Spencer, R.W., 1993: Global oceanic precipitation from the MSU during 1979-92 and comparisons to other climatologies. J. Climate, 6, 1301-1326.
Spencer, R.W., and J.R. Christy, 1993: Precision lower stratospheric temperature monitoring with the MSU: Technique, validation, and results 1979-91. J. Climate, 6, 1301-1326.
Spencer, R.W., and J.R. Christy, 1992a: Precision and radiosonde validation of satellite gridpoint temperature anomalies, Part I: MSU channel 2. J. Climate, 5, 847-857.
Spencer, R.W., and J.R. Christy, 1992b: Precision and radiosonde validation of satellite gridpoint temperature anomalies, Part II: A tropospheric retrieval and trends during 1979-90. J. Climate, 5, 858-866.
Spencer, R.W., J.R. Christy, and N.C. Grody, 1990: Global atmospheric temperature monitoring with satellite microwave measurements: Method and results, 1979-84. J. Climate, 3, 1111-1128.
Spencer, R.W., and J.R. Christy, 1990: Precise monitoring of global temperature trends from satellites. Science, 247, 1558-1562.
Spencer, R.W., H.M. Goodman, and R.E. Hood, 1989: Precipitation retrieval over land and ocean with the SSM/I: identification and characteristics of the scattering signal. J. Atmos. Oceanic Tech., 6, 254-273.
Spencer, R.W., M.R. Howland, and D.A. Santek, 1986: Severe storm detection with satellite microwave radiometry: An initial analysis with Nimbus-7 SMMR data. J. Climate Appl. Meteor., 26, 749-754.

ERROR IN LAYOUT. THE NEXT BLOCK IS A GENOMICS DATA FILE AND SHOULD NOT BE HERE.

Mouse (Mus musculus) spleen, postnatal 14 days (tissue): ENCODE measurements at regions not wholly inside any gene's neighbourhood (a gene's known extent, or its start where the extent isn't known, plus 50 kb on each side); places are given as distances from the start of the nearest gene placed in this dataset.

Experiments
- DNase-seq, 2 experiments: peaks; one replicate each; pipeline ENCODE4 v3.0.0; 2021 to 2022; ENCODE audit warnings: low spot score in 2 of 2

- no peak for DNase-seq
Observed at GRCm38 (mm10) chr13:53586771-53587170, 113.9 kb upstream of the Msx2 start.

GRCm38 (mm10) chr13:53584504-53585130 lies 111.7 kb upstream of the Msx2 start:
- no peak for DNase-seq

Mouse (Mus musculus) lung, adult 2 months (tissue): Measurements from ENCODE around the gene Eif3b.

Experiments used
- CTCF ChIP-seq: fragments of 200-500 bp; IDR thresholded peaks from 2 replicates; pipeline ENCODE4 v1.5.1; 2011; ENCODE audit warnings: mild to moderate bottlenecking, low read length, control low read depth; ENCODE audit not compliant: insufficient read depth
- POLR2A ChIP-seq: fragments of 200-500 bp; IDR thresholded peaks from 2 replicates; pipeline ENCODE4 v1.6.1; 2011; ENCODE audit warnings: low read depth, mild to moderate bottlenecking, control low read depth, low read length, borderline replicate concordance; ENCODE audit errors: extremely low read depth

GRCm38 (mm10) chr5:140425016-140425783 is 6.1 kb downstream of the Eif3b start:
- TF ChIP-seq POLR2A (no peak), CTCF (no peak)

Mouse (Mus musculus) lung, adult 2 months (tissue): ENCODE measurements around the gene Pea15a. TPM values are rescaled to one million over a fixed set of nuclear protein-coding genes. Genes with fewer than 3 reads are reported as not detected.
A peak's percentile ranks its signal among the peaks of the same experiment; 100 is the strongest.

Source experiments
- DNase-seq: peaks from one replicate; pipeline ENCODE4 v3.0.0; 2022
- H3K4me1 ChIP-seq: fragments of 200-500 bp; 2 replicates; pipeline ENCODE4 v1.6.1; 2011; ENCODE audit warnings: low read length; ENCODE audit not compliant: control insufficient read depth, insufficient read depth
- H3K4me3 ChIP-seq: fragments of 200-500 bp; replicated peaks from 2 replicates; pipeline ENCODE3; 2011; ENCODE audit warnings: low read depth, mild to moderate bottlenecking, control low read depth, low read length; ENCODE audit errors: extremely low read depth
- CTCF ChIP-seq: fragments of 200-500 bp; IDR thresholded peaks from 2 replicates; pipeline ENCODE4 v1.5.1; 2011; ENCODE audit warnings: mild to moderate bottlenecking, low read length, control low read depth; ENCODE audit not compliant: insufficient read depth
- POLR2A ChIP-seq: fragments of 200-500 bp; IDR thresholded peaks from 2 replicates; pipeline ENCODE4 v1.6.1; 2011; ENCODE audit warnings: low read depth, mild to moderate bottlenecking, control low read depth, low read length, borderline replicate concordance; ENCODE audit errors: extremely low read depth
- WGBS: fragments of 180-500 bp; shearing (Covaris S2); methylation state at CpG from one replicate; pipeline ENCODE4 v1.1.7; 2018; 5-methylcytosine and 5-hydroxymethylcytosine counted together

Spencer, R.W., 1986: A Satellite passive 37 GHz scattering based method for measuring oceanic rain rates. J. Climate Appl. Meteor., 25, 754-766.
Spencer, R.W., and D.A. Santek, 1985: Measuring the global distribution of intense convection over land with passive microwave radiometry. J. Climate Appl. Meteor., 24, 860-864.
Spencer, R.W., 1984: Satellite passive microwave rain rate measurement over croplands during spring, summer, and fall. J. Climate Appl. Meteor., 23, 1553-1562.
Spencer, R.W., B.B. Hinton, and W.S. Olson, 1983: Nimbus-7 37 GHz radiances correlated with radar rain rates over the Gulf of Mexico. J. Climate Appl. Meteor., 22, 2095-2099.
Spencer, R.W., D.W. Martin, B.B. Hinton, and J.A. Weinman, 1983: Satellite microwave radiances correlated with radar rain rates over land. Nature, 304, 141-143.
Spencer, R.W., W.S. Olson, W. Rongzhang, D.W. Martin, J.A. Weinman, and D.A. Santek, 1983: Heavy thunderstorms observed over land by the Nimbus-7 Scanning Multichannel Microwave Radiometer. J. Climate Appl. Meteor., 22, 1041-1046.
Christy, John R., R.W. Spencer, and W.D. Braswell, 1997: How accurate are satellite thermometers? Nature, 25 September.
McGaughey, G., E.J. Zipser, R.W. Spencer, and R.E. Hood, 1996: High-resolution passive microwave observations of convective systems over the tropical Pacific Ocean. J. Appl. Meteor., 35, 1921-1962.
Christy, J.R., R.W. Spencer, and R.T. McNider, 1995: Reducing noise in the MSU daily lowertropospheric temperature dataset. J. Climate, 8, 888-896.
1996: AMS Special Award "for developing a global, precise record of earth's temperature
operational polar-orbiting satellites, fundamentally advancing our ability to monitor climate."
1991: NASA Exceptional Scientific Achievement Medal
1990: Alabama House of Representatives Resolution #624
Chairman CALVERT. Thank you, Doctor. Dr. Robock?